Yet the most damning part of Hull’s testimony was about a directive from Lois Lerner’s senior advisor, whose name was withheld in the partially released transcript of the hearings. Hull said the advisor told him the applications would require further review and that “it should go to the chief counsel.”
When Hull was asked if he meant the IRS chief counsel, he answered in the affirmative. “The IRS Chief Counsel,” he replied.
That bombshell testimony fired up Jay Sekulow, Chief Counsel of the American Center for Law and Justice. They represent more than 40 Tea Party plaintiffs suing the IRS.
“This is one of the most extremely disturbing revelations yet,” he said. "It is now clear that the IRS Chief Counsel, appointed by President Obama in 2009, was involved in examining and reviewing applications from Tea Party groups – many that were basically shut out of the 2010 election process because of delays in handling of their applications. This development raises significant questions about what the White House knew and when.“
That particular aspect of the case took an intriguing turn yesterday, when it was revealed that Wilkins met with Obama in the Roosevelt Room of the White House on April 23, 2012. On April 24, Wilkins' boss, former commissioner Douglas Shulman, saw the president at the White House.
On April 25, Wilkins sent the EO determinations unit "additional comments on the draft guidance” for approving or denying the tax-exempt applications submitted by Tea Party organizations, according to the IG’s report.
It should be further noted that William Wilkins, a staunch Obama supporter, once worked as a lobbyist for WilmerHale, where he spent his time “counseling nonprofit organizations, business entities, and investment funds on tax compliance, business transactions, and government investigations.” In 2008, he led the defense of Chicago Reverend Jeremiah Wright’s United Church of Christ, which was being investigated by the IRS for violating its own tax-exempt status, due to its political involvement with Obama. "We were so interested in the case we offered to do it pro bono,“ Mr. Wilkins told The American Lawyer at the time.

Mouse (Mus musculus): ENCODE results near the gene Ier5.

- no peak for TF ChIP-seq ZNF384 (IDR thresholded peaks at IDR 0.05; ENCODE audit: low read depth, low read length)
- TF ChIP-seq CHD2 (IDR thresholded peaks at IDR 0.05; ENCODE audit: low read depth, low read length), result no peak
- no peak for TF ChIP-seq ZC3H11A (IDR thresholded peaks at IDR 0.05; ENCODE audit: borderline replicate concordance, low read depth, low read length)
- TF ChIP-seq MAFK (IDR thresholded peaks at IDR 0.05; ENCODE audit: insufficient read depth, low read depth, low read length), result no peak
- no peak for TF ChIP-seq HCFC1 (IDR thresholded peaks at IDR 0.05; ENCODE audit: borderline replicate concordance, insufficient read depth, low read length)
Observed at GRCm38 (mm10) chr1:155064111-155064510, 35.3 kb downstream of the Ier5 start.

Unsurprisingly, Democrats tried once again Thursday to make the argument that liberal groups were equally scrutinized by the IRS, claiming that Inspector General J. Russell George was suppressing details about non-Tea Party groups being targeted. George defused that notion, reminding Democrats that the IRS itself both acknowledged and apologized for the targeting of conservative groups before his report was released. He noted that since his report was released, information regarding BOLO (Be On the Look Out) lists with liberal buzz words attached to them have surfaced, but he did not get them until last week. He blamed the delay on the IRS. As of now nothing has emerged, but George assured Committee members the IG investigation would continue.
What is the likelihood that liberal groups received equal scrutiny? Townhall’s Guy Benson makes a solid point in that regard. "If, as Democrats suggest, the targeting impacted both sides and this is all a big non-scandal, where is the ‘progressive-assigned’ version of Elizabeth Hofacre?” he asks. “That is to say, where is the IRS employee tasked with screening dozens of targeted liberal organizations whose superiors wouldn’t permit any resolutions for months (and ultimately years) on end? If such an employee exists, don’t you think we’d have heard about him or her by now?”
Perhaps more remarkable is the reality that most Americans haven’t heard anything about Hull’s stunning revelation, or much about any of the other testimony in this case. Not a single report about Hull’s revelation was broadcast by ABC, CBS, or NBC. Furthermore, the networks' initially strong interest in the scandal has steadily declined. That decline has continued, even in the face of four damning revelations in the last month alone, every one of which indicate an agency that is corrupt and out of control. These include the IRS's attempt to dole out $70 million in bonuses to IRS employees during the sequester; their fraudulent awarding of a multi-million dollar contract to an IT company whose owner has a “longstanding relationship” with IRS deputy director Gregory Roseman; rampant abuse of IRS-issued credit cards by agency employees; and the improper scrutiny by government officials of confidential tax records of several political candidates and campaign donors – improper scrutiny the Obama Justice Department refuses to prosecute.
Hull’s testimony has taken this scandal to another level. Despite every attempt by the usual suspects in the Democratic Party, along with their media enablers, to kill this story, Hull has pushed it to the highest levels within the IRS – and one step removed from the White House itself. At this rate, it is only a matter of time before the scandal goes even higher.
Arnold Ahlert is a columnist for FrontPage Magazine.